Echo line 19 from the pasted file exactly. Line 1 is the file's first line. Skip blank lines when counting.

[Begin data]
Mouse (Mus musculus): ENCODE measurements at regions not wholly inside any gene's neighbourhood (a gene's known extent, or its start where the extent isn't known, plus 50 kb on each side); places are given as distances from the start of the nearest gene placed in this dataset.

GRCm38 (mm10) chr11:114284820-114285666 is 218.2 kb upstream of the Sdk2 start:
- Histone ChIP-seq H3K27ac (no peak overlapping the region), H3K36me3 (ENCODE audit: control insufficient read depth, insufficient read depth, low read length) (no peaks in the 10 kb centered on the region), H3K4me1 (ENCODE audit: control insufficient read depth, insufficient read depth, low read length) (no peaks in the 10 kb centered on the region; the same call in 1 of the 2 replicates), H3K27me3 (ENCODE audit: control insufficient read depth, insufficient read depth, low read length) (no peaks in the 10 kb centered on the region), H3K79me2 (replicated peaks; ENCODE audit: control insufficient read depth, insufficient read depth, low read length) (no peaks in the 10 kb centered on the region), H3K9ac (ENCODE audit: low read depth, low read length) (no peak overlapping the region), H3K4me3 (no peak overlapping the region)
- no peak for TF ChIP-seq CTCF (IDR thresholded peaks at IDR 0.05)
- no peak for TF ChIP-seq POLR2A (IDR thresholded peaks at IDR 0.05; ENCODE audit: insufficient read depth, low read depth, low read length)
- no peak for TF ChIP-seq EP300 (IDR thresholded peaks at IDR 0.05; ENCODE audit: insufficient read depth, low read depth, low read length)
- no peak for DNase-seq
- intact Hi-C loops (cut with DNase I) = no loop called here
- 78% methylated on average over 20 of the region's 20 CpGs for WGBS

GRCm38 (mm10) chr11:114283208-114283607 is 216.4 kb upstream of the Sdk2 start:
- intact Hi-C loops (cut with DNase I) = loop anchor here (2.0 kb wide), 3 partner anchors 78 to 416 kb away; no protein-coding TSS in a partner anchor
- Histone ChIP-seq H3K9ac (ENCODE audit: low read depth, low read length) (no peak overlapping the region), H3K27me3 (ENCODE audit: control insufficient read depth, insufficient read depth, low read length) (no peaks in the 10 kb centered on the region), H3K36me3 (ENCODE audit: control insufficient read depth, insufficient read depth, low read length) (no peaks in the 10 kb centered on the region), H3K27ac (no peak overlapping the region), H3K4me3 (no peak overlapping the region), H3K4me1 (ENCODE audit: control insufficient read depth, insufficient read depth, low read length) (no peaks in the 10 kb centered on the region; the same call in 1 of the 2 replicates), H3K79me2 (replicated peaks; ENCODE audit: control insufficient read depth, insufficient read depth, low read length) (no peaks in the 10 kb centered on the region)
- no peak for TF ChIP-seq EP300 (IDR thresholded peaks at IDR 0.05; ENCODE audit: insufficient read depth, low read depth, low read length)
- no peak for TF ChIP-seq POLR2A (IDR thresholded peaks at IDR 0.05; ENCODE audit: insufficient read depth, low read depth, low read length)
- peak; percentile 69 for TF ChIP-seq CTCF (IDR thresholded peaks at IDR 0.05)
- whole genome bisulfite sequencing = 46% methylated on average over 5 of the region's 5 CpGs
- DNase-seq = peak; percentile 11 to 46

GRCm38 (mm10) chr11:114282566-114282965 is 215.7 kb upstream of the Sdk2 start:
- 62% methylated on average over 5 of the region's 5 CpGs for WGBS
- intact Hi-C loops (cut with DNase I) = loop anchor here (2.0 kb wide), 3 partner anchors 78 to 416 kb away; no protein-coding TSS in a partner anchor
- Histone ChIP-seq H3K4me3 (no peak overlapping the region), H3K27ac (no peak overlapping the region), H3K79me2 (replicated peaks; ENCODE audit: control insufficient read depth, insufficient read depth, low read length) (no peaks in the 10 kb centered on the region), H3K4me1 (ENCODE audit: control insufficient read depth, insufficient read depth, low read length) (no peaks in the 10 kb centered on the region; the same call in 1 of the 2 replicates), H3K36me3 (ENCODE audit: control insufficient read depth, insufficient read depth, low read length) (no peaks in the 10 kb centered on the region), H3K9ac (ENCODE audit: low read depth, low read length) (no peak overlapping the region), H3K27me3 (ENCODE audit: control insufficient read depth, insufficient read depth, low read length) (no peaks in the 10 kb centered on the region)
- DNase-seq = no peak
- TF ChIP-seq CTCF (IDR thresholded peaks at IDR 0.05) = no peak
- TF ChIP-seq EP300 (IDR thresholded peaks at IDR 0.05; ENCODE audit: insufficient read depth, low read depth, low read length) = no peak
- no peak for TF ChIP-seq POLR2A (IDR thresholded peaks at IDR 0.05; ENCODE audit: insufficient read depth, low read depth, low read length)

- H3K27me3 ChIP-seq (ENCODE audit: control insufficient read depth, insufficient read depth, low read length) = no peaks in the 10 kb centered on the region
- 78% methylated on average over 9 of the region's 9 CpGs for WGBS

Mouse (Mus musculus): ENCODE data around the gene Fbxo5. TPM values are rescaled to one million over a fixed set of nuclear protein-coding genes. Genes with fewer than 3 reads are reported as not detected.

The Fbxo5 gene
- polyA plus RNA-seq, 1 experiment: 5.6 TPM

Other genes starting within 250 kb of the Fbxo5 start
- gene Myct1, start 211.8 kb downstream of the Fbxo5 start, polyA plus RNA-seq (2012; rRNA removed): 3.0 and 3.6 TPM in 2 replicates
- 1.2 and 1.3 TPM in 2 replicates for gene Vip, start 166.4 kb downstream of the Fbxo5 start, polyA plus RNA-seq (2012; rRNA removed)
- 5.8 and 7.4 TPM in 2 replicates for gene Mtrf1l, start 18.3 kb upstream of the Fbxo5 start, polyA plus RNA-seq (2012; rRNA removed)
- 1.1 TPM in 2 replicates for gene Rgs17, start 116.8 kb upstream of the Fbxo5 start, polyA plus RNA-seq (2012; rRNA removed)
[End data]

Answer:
- 62% methylated on average over 5 of the region's 5 CpGs for WGBS